Spectral radiosity Je,?[nb 3] watt per square metre per hertz W?m-2?Hz-1 M?T-2 Radiosity of a surface per unit frequency or wavelength. The latter is commonly measured in W?m-2?nm-1. This is sometimes also confusingly called "spectral intensity".
Je,?[nb 4] watt per square metre, per metre W/m3 M?L-1?T-3
Radiant exitance Me[nb 2] watt per square metre W/m2 M?T-3 Radiant flux emitted by a surface per unit area. This is the emitted component of radiosity. "Radiant emittance" is an old term for this quantity. This is sometimes also confusingly called "intensity".
Spectral exitance Me,?[nb 3] watt per square metre per hertz W?m-2?Hz-1 M?T-2 Radiant exitance of a surface per unit frequency or wavelength. The latter is commonly measured in W?m-2?nm-1. "Spectral emittance" is an old term for this quantity. This is sometimes also confusingly called "spectral intensity".
Me,?[nb 4] watt per square metre, per metre W/m3 M?L-1?T-3
Radiant exposure He joule per square metre J/m2 M?T-2 Radiant energy received by a surface per unit area, or equivalently irradiance of a surface integrated over time of irradiation. This is sometimes also called "radiant fluence".
Spectral exposure He,?[nb 3] joule per square metre per hertz J?m-2?Hz-1 M?T-1 Radiant exposure of a surface per unit frequency or wavelength. The latter is commonly measured in J?m-2?nm-1. This is sometimes also called "spectral fluence".
He,?[nb 4] joule per square metre, per metre J/m3 M?L-1?T-2
Hemispherical emissivity ? N/A 1 Radiant exitance of a surface, divided by that of a black body at the same temperature as that surface.
Spectral hemispherical emissivity ??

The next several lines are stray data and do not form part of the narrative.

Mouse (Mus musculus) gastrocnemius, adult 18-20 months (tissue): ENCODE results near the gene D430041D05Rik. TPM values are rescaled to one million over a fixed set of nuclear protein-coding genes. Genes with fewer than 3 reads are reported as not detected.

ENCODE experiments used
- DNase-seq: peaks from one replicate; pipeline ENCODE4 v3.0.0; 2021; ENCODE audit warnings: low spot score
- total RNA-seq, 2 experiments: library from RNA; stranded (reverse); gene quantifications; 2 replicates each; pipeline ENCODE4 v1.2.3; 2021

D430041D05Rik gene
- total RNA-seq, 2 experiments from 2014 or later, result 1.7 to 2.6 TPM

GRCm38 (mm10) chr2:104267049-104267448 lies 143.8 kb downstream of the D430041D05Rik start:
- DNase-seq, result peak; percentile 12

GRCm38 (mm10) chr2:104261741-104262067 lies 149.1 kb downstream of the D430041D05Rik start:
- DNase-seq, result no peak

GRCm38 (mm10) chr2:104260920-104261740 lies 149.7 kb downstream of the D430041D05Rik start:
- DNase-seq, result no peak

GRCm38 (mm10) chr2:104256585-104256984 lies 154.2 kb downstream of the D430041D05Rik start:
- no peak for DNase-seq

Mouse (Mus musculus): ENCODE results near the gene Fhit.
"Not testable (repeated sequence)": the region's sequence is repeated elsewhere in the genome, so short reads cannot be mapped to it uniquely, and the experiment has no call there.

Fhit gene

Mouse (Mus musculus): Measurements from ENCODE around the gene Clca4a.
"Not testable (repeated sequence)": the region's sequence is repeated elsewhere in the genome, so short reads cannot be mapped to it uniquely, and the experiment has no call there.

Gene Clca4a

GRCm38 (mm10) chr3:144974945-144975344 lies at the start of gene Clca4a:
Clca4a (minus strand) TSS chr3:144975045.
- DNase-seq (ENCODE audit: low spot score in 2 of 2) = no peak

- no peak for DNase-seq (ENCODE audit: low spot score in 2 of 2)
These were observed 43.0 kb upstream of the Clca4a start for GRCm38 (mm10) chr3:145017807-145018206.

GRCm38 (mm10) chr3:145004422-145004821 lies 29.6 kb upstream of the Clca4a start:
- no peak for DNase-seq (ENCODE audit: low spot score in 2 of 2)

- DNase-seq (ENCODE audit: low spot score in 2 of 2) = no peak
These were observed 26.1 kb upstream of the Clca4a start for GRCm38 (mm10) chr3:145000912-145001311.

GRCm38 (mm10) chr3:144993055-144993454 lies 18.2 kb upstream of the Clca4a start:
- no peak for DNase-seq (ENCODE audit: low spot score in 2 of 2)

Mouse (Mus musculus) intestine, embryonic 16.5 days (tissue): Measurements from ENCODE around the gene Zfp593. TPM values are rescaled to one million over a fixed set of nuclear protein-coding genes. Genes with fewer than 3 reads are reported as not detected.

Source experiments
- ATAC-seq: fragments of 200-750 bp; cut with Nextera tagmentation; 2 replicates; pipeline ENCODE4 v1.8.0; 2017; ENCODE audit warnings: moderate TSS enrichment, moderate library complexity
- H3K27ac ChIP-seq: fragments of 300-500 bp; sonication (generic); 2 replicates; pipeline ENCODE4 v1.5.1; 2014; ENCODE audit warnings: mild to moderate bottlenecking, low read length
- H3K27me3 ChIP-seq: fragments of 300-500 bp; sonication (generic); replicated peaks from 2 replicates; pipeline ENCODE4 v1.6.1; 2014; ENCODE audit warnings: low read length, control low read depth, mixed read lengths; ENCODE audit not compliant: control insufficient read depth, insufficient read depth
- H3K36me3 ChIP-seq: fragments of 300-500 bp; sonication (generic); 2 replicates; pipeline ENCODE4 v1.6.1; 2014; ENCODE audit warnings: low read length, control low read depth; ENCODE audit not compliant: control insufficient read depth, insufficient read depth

or
??
N/A 1 Spectral exitance of a surface, divided by that of a black body at the same temperature as that surface.
Directional emissivity ?? N/A 1 Radiance emitted by a surface, divided by that emitted by a black body at the same temperature as that surface.
Spectral directional emissivity ??,?
or
??,?
N/A 1 Spectral radiance emitted by a surface, divided by that of a black body at the same temperature as that surface.
Hemispherical absorptance A N/A 1 Radiant flux absorbed by a surface, divided by that received by that surface. This should not be confused with "absorbance".
Spectral hemispherical absorptance A?
or
A?
N/A 1 Spectral flux absorbed by a surface, divided by that received by that surface. This should not be confused with "spectral absorbance".
Directional absorptance A? N/A 1 Radiance absorbed by a surface, divided by the radiance incident onto that surface. This should not be confused with "absorbance".
Spectral directional absorptance A?,?
or
A?,?
N/A 1 Spectral radiance absorbed by a surface, divided by the spectral radiance incident onto that surface. This should not be confused with "spectral absorbance".
Hemispherical reflectance R N/A 1 Radiant flux reflected by a surface, divided by that received by that surface.
Spectral hemispherical reflectance R?
or
R?
N/A 1 Spectral flux reflected by a surface, divided by that received by that surface.